City Council will review an update to the City’s Cycling Network Plan, this fall. However, cycling shouldn’t be considered in isolation. Cycling, sustainability, and road safety need to be considered in all roadwork decisions.
The current redesign of O’Connor Drive is an example of a process where a project initiated under the previous mayor was not adjusted to suit Torontonians’ desires for a healthier city. Our current mayor and City Council have since adopted better policies, but a process for moving legacy projects in the right direction was not put into place for O’Connor Drive.
It’s clear that this is not a one-off issue either; O’Connor, Port Union Road, or Ossington Avenue (as Shawn Micallef writes in the Toronto Star) are all symptoms of a much bigger problem where City projects are not adjusted as Toronto’s priorities change.
Read on to learn more about the issue, or take action now by emailing the Mayor.
What’s happening with O’Connor Drive?
Following nine years of planning, the City of Toronto is going to be fully reconstructing O’Connor Drive from south of St. Clair Avenue E to Bermondsey Road. The work is expected to begin in Spring 2022.
Toronto has changed a lot in nine years: City Council has approved a Vision Zero Road Safety Plan, several updates to the Cycling Network Plan, and have declared a Climate Emergency with a goal of increasing cycling and walking to 75% of short trips. While there are some improvements, in many ways the O’Connor plan does not reflect the changes in Toronto’s priorities; it includes no cycling infrastructure, for instance.
How can we improve O’Connor going forward?
Stopping the project now, which is a nearly completed design ready to be installed, would prove costly and add several years of delay before anything could be achieved. The process would have to start over in many ways, frustrating potential allies in the area, including elected officials, businesses, and residents.
At this point, Cycle Toronto sees the best path forward for a cycling-friendly O’Connor Drive is to begin the consultation process for improvements that can be retrofitted after this reconstruction is complete. Many of the most effective bikeways in the city, like Bloor, Danforth, Yonge, Richmond, and Adelaide were all delivered by retrofitting a street rather than rebuilding it. The same could be done on O’Connor soon after the construction is finished, along with other nearby cycling network priorities such as St. Clair E and Victoria Park Avenue.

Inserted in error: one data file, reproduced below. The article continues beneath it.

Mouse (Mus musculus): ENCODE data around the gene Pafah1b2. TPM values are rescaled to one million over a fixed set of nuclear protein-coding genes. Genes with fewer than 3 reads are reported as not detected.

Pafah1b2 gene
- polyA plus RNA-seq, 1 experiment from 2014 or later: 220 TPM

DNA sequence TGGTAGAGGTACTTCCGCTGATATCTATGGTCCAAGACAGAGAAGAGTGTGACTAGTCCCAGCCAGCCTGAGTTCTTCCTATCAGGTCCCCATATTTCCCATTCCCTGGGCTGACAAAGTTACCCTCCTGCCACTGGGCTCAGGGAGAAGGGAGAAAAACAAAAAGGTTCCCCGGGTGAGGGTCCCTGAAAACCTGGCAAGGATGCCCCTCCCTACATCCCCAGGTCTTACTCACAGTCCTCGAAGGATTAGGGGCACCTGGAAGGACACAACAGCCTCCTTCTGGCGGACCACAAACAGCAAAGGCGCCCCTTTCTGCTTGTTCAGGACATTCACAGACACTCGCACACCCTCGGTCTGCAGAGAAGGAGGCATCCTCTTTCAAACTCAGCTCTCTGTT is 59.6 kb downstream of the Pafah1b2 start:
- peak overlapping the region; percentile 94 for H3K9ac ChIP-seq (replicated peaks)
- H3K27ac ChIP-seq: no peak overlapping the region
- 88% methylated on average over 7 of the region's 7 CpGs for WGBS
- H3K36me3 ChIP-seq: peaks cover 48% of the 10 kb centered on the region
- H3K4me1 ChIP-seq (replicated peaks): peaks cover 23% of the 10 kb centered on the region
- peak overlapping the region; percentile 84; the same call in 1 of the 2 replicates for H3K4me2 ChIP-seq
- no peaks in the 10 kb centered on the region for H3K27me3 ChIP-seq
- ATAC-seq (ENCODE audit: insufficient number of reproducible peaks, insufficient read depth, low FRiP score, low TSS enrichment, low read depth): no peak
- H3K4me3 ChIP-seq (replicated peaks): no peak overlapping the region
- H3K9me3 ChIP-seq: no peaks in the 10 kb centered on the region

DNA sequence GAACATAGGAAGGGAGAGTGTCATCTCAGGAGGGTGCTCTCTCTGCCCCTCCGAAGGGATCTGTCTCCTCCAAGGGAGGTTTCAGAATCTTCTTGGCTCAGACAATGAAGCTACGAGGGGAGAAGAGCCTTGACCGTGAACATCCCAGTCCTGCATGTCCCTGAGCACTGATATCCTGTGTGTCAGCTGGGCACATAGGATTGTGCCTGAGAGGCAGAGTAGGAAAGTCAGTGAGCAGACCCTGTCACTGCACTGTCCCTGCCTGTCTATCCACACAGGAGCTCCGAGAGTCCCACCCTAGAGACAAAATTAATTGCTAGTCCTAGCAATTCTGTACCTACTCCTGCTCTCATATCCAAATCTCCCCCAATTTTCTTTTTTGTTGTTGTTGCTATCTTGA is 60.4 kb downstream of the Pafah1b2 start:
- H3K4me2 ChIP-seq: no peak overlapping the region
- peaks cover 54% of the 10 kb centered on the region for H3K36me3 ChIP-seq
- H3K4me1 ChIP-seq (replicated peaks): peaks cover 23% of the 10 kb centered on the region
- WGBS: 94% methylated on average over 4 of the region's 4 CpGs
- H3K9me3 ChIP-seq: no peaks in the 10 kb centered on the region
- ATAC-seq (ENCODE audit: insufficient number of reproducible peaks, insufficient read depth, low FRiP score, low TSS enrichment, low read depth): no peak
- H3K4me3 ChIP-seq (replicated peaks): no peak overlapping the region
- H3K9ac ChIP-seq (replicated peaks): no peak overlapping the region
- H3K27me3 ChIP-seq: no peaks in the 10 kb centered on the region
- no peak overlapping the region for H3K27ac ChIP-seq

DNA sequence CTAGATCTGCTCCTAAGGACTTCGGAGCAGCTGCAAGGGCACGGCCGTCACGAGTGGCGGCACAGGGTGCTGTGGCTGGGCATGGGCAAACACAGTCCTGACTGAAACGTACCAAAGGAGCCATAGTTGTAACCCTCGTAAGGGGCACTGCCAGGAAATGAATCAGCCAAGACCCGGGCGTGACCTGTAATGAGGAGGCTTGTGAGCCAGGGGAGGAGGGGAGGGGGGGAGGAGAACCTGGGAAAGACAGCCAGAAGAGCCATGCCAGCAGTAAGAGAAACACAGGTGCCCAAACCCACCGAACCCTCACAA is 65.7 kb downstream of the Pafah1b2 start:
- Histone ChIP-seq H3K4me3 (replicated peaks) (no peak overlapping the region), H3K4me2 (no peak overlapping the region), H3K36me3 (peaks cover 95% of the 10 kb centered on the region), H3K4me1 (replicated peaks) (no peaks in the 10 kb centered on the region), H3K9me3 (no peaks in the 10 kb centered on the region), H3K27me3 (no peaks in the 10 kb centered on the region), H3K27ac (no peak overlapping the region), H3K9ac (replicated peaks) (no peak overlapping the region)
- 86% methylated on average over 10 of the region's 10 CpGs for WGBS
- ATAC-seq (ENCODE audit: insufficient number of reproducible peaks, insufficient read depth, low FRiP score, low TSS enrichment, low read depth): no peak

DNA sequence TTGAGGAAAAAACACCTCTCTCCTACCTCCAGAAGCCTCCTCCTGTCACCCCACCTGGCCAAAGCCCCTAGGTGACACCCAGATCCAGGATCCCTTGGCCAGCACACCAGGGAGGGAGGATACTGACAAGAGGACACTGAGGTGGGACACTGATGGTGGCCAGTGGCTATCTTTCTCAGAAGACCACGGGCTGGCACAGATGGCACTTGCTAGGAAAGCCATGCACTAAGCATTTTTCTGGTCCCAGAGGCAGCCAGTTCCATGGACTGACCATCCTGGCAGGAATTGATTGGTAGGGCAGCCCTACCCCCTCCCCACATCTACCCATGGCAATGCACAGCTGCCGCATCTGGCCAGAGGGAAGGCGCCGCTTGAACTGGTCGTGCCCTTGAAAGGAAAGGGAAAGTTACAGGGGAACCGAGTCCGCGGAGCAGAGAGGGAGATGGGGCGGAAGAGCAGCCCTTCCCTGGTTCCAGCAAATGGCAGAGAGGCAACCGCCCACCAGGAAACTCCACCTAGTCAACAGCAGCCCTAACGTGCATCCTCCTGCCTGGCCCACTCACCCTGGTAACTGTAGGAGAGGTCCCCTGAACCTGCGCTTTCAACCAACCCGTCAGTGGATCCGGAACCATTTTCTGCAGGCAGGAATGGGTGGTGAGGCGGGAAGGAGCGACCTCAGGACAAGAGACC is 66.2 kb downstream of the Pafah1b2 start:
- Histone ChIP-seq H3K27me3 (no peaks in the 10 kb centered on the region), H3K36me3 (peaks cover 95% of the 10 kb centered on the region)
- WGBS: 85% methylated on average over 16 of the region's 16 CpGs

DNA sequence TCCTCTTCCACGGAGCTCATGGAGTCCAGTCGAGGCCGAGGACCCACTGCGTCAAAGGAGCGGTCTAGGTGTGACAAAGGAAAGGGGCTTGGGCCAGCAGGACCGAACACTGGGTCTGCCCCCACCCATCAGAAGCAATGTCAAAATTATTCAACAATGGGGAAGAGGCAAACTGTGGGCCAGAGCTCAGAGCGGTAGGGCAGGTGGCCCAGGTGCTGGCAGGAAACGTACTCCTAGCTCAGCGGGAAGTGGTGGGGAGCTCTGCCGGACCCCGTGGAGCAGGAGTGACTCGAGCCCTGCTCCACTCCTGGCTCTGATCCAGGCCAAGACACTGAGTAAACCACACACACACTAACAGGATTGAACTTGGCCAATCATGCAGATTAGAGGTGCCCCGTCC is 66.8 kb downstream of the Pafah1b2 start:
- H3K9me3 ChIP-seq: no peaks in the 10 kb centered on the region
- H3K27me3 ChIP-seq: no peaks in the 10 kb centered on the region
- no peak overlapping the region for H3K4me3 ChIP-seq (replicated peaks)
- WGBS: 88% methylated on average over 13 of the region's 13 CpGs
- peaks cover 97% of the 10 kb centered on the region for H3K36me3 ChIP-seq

This path can lead to a better, safer result at a lower cost and on a faster timeline. Projects like Danforth and Yonge were designed and installed in months, not years; the same is possible for O’Connor.
So, how do we prevent this from happening again in the future on other streets?
People ride bikes on every road; road projects must reflect this
No matter how wide, fast, or dangerous a road in Toronto, you will find people riding their bikes there. Their safety, and the sustainability of our city, must be taken into account for all future roadwork projects. Cycle Toronto has written to the Mayor, Councillor Bradford, and the Office of the City Manager requesting action on these three items:
- City Council needs to reaffirm that a complete streets approach must be used for all road work. This is especially important for road reconstruction projects as reconstructions are typically the closest thing we have to a blank slate; there is no acceptable reason that opportunities should be missed for road reconstructions.
- The City Manager must ensure all relevant divisions within the City of Toronto support City Council’s goals for Vision Zero, TransformTO, or the Cycling Network. Road safety, climate, and cycling all need to be part of everyone’s job, especially when working on roadways.
- The City must ensure that stakeholders for all modes of transportation, like Cycle Toronto, are invited to all road project consultations. People walk, cycle, use mobility devices, and take transit everywhere in Toronto. Bike riders shouldn’t be consulted only when a bike lane is being proposed. Beyond transportation, it is critical to ask who isn’t at the table that ought to be so that issues can be identified early in the process and a better outcome can be achieved.
Help us convey this message to key decision makers by writing in today:
Members play a critical role in elevating Cycle Toronto’s efforts to get protected, connected bike lanes on all major roads across Toronto. As the cycling community continues to grow, people need and deserve to be able to move safely. For just $5 a month or $30 annually, you can help make Toronto a cycling-friendly city for all. Your membership will be eligible for a charitable tax receipt.